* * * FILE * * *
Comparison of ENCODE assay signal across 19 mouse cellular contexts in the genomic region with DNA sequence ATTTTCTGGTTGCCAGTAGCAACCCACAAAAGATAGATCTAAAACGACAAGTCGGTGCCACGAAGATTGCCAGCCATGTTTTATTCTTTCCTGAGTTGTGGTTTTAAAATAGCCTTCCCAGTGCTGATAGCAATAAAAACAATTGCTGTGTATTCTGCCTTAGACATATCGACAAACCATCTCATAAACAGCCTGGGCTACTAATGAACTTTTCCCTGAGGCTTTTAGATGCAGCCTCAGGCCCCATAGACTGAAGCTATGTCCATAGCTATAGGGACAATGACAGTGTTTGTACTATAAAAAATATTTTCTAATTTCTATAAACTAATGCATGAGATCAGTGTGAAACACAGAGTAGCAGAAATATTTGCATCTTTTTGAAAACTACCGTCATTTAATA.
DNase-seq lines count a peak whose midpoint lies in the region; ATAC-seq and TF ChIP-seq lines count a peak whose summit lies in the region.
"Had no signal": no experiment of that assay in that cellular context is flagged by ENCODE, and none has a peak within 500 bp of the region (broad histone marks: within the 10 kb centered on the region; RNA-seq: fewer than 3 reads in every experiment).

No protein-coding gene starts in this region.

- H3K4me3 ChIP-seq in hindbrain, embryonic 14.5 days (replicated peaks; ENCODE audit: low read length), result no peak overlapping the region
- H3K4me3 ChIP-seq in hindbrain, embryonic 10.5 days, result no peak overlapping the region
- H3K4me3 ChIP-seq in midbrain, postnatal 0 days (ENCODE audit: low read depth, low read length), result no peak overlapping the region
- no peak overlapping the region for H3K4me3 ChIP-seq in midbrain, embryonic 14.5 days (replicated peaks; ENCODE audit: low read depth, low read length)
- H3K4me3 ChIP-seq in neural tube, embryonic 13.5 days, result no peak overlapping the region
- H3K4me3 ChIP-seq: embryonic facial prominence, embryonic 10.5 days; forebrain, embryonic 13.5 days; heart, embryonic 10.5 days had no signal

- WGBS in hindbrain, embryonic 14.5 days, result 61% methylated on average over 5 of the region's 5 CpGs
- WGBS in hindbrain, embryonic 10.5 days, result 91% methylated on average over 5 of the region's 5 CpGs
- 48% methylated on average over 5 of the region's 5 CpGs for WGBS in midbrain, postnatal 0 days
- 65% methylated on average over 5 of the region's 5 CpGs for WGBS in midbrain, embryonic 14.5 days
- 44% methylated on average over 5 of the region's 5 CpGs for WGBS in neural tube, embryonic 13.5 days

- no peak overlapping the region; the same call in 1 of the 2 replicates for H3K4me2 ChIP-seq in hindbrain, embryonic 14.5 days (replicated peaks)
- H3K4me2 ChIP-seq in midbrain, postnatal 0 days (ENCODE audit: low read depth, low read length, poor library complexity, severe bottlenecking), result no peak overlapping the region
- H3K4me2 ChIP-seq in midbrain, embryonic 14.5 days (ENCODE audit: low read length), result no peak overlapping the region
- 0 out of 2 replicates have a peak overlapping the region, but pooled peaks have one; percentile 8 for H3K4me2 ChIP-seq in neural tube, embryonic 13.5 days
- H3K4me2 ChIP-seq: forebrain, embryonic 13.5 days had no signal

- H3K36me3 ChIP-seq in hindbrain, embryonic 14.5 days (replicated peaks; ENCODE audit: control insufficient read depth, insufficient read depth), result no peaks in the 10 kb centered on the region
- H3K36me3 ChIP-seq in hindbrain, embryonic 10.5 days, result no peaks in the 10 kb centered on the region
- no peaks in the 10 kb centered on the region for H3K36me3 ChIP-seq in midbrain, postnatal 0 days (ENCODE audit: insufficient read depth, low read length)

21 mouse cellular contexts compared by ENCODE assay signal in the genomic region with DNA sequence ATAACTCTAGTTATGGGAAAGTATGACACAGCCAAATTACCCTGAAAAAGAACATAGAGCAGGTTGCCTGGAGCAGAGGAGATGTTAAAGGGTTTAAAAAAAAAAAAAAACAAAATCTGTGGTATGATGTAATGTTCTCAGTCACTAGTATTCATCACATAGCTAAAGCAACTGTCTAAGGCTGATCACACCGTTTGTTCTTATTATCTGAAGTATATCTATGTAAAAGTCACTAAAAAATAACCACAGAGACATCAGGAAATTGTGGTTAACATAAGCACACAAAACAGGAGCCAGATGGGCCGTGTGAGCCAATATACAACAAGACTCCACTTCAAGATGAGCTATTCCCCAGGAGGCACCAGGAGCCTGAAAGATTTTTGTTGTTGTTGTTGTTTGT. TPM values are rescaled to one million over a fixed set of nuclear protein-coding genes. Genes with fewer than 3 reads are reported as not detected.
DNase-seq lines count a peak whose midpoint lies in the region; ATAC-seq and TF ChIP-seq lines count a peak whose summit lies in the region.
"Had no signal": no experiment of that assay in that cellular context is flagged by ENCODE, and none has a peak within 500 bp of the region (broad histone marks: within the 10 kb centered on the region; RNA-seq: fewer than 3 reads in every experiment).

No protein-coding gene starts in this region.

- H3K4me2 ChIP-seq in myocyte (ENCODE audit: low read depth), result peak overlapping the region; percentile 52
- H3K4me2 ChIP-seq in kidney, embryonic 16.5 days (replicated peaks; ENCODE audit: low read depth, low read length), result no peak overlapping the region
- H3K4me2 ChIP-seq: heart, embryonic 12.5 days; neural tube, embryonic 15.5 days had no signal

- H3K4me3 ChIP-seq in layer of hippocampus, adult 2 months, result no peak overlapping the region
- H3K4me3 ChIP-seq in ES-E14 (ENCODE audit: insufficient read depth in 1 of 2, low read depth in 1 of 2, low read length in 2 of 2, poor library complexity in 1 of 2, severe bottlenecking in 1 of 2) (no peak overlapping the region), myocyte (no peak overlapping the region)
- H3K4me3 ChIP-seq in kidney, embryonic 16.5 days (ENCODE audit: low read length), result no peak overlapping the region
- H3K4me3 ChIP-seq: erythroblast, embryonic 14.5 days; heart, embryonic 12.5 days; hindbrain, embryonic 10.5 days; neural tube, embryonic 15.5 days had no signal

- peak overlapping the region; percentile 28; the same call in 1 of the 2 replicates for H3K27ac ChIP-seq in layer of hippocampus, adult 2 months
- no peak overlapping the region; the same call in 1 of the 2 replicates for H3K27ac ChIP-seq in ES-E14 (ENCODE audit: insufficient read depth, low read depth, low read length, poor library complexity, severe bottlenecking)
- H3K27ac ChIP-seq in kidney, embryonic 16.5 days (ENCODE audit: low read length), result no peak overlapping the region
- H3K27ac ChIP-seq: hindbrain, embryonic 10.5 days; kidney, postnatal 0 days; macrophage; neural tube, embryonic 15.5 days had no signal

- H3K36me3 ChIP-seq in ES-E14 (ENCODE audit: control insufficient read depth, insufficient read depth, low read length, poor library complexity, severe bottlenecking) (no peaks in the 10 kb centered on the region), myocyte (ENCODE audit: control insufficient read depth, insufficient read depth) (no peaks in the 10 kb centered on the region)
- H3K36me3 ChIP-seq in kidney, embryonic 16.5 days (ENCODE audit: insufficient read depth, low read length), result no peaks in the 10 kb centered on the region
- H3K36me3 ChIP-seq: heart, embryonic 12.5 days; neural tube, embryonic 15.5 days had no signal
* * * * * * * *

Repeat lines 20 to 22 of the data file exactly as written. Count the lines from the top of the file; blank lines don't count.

- H3K4me2 ChIP-seq: forebrain, embryonic 13.5 days had no signal

- H3K36me3 ChIP-seq in hindbrain, embryonic 14.5 days (replicated peaks; ENCODE audit: control insufficient read depth, insufficient read depth), result no peaks in the 10 kb centered on the region
- H3K36me3 ChIP-seq in hindbrain, embryonic 10.5 days, result no peaks in the 10 kb centered on the region